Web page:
A prospective study of the utility of abdominal radiographs after capsule endoscopy for the diagnosis of capsule retention{A figure is presented}

Mankanwal S. Sachdev, Jonathan A Leighton, David E. Fleischer, Russell I. Heigh, Amy K. Hara, Janice A. Post, Paula J. Erickson, Virender K. Sharma

Research output: Contribution to journalArticle

28 Scopus citations


Background: Capsule retention is a rare but serious complication of capsule endoscopy (CE). The utility of routine abdominal radiographs after CE for the diagnosis of capsule retention is not established. Objective: To establish the utility of abdominal radiographs in the diagnosis of capsule retention in patients undergoing CE. Design: Prospective cohort study. Patients: Consecutive patients undergoing CE. Setting: Mayo Clinic Scottsdale, Arizona, a multispecialty academic medical center. Intervention: Abdominal radiographs were performed on days 3, 7, and 14 after CE. If the patient visualized passage of the capsule, the subsequent abdominal radiograph was cancelled. Main Outcome and Measurements: Capsule retention, defined as the capsule endoscope seen on the day-14 abdominal radiograph. Results: A total of 115 patients (46% men; mean age 65 years, range 20-88 years) underwent CE, which was performed for obscure GI bleeding in 86%, for suspected Crohn's disease in 5%, and for other indications in 9%. Thirty-four patients (30%) reported spontaneous passage of the capsule by day 3 and an additional 2 patients by day 7. Of the 81 reporting nonpassage by day 3, 66 (82%) underwent abdominal radiographs. Abdominal radiographs in 14 of 66 patients (21%), 3 of 12 (25%), and 2 of 3 (66%) showed a retained capsule on day 3, 7, and 14, respectively. Three patients (2.6%) were diagnosed with capsule retention. Two had serial abdominal radiographs: capsule retention was detected on the day-14 radiographs, and both underwent surgery. Histopathology revealed diaphragm disease of the small intestine in both patients. One patient who did not have serial abdominal radiographs had a small-bowel tumor as the cause of his capsule retention. In all 3 patients, the colon was not visualized on CE. Conclusions: Capsule retention is a rare but serious complication of CE. Most patients do not visualize capsule passage. For patients who do not visualize capsule passage and, in whom the colon is not visualized on the video imaging, an abdominal radiograph on day 14 will help identify those with capsule retention.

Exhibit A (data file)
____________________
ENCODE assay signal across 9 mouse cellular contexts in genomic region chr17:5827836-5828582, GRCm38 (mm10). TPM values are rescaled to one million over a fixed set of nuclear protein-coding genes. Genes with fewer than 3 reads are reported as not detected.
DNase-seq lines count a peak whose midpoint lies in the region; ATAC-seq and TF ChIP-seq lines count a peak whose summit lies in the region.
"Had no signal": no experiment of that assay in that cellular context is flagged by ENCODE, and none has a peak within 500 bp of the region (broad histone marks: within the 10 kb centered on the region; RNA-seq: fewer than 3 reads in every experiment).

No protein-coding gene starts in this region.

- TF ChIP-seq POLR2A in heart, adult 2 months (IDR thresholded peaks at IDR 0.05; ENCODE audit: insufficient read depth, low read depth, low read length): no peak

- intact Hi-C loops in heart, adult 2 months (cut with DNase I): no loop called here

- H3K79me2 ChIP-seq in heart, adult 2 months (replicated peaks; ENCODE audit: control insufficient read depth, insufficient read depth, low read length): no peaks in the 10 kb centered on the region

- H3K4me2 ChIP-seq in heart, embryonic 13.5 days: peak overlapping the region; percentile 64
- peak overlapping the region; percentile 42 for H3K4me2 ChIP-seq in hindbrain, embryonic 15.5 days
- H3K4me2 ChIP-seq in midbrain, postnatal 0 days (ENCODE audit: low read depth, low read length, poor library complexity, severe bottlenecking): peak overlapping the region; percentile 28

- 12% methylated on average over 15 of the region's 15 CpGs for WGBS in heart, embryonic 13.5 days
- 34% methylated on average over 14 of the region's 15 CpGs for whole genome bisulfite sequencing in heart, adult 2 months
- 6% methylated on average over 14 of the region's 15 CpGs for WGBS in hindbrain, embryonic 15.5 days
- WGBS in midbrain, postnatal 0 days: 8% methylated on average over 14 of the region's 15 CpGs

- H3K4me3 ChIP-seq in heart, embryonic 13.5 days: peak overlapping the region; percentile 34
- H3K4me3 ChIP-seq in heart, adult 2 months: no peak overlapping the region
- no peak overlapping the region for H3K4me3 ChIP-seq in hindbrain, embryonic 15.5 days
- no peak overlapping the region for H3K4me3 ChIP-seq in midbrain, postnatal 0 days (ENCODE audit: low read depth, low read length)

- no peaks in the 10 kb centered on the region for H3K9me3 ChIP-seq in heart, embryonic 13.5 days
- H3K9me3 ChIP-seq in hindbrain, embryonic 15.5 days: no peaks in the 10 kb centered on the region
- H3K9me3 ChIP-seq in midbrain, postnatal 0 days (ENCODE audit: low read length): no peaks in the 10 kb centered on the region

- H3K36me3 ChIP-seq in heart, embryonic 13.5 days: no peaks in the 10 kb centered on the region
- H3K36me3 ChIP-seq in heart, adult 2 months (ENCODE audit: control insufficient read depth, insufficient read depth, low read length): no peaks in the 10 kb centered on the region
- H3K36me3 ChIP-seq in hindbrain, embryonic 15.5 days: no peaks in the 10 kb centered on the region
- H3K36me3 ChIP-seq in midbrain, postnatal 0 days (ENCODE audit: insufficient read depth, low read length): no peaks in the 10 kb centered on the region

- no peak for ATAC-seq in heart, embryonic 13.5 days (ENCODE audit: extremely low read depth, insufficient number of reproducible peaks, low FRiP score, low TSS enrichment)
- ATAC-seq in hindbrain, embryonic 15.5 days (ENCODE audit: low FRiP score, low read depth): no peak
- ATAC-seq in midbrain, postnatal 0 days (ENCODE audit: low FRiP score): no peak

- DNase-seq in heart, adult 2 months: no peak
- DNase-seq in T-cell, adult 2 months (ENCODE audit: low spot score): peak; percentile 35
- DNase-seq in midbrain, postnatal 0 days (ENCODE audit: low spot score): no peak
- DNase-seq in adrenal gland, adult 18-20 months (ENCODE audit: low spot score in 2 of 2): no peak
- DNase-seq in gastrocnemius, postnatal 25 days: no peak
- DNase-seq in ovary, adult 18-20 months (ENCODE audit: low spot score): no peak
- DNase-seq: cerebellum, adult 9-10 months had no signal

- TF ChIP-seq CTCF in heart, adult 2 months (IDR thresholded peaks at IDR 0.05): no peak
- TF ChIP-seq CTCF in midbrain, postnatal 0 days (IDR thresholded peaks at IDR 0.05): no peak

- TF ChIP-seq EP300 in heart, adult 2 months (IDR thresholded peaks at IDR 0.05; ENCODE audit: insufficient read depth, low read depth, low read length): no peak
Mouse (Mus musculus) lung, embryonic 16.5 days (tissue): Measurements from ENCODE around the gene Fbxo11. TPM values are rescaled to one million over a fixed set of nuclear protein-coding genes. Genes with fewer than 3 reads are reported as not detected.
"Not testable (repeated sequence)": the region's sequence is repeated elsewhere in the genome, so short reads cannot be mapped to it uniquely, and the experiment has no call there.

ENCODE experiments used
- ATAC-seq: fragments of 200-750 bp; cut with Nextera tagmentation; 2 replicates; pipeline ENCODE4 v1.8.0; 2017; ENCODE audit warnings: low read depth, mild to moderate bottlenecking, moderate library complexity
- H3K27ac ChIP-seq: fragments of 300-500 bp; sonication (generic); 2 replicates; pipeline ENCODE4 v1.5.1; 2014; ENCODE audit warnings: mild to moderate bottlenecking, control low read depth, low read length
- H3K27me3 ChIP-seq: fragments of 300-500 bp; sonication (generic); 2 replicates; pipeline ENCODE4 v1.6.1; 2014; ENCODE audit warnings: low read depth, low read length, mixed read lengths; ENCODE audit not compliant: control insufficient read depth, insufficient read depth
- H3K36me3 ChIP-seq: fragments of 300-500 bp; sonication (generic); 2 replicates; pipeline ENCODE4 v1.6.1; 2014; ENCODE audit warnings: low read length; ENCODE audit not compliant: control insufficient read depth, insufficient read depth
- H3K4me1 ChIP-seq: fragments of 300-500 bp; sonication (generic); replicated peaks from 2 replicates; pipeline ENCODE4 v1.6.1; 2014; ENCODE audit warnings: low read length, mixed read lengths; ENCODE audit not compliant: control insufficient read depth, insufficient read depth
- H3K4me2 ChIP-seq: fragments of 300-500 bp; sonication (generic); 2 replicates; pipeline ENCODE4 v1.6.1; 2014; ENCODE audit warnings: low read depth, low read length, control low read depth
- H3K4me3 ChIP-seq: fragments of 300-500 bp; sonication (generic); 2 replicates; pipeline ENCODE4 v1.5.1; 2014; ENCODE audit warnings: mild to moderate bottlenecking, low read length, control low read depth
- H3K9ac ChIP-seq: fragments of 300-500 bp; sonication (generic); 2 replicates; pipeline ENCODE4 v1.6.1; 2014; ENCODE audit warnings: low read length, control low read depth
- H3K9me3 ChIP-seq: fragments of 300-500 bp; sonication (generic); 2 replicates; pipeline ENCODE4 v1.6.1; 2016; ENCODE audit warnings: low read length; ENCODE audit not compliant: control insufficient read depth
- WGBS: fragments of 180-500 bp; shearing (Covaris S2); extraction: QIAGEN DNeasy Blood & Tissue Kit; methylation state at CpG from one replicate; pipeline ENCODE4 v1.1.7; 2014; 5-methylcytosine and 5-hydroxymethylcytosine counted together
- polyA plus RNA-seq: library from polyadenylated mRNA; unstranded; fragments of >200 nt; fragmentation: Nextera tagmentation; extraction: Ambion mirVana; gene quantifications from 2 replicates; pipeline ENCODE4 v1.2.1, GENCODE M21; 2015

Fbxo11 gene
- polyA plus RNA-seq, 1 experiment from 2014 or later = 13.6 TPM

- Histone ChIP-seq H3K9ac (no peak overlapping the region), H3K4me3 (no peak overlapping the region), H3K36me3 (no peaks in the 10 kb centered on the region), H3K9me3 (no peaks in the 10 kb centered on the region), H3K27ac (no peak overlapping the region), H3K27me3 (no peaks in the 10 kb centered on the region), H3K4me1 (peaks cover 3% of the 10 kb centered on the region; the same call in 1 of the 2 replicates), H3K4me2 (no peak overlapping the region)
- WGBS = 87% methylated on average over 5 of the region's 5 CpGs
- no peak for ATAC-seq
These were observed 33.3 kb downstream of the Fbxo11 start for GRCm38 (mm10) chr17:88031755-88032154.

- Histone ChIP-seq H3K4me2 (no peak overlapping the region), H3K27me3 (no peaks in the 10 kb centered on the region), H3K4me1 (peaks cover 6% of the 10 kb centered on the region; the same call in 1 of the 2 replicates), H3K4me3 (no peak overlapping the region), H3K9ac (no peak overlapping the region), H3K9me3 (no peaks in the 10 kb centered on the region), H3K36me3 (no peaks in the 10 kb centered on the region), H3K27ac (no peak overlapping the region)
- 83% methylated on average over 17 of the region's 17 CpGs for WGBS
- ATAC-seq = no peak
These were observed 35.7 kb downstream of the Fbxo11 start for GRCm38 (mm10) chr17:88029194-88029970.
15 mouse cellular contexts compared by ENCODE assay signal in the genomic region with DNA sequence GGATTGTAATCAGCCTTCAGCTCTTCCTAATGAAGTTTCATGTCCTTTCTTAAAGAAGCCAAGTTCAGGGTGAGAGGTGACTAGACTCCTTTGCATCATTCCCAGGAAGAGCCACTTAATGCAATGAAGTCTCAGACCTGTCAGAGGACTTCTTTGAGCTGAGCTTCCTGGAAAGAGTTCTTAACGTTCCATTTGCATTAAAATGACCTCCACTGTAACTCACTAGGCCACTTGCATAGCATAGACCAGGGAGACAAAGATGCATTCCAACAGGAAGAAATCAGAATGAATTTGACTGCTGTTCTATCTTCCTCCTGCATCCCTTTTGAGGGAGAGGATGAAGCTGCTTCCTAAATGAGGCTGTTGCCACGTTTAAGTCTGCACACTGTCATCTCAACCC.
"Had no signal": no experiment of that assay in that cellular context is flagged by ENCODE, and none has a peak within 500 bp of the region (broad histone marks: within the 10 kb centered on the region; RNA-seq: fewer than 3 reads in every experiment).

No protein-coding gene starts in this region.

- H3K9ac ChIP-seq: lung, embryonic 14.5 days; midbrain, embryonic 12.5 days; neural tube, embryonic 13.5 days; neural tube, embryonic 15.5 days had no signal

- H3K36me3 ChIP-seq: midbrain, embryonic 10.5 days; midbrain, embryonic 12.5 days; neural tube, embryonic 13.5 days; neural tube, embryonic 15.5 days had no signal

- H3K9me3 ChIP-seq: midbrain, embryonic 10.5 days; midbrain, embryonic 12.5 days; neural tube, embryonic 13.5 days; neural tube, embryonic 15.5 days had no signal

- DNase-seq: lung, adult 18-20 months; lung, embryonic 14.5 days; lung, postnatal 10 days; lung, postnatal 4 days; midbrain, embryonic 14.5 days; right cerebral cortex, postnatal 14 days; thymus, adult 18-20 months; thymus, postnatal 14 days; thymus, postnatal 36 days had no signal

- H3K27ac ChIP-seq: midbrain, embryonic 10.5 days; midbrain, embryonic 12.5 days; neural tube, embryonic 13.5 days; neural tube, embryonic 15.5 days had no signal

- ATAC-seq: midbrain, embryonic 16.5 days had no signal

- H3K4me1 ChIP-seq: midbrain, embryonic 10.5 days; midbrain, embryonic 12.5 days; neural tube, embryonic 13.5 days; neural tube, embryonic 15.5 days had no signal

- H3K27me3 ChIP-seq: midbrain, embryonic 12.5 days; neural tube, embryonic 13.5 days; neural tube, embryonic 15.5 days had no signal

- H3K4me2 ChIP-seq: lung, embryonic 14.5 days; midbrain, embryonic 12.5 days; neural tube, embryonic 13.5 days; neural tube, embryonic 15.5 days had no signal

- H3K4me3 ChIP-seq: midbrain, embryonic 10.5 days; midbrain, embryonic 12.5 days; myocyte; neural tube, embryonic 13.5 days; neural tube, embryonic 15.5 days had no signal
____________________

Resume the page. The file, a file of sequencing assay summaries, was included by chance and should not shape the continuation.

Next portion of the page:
Original languageEnglish (US)
Pages (from-to)894-900
Number of pages7
JournalGastrointestinal Endoscopy
Issue number5
StatePublished - Nov 2007
Externally publishedYes


ASJC Scopus subject areas

  • Gastroenterology

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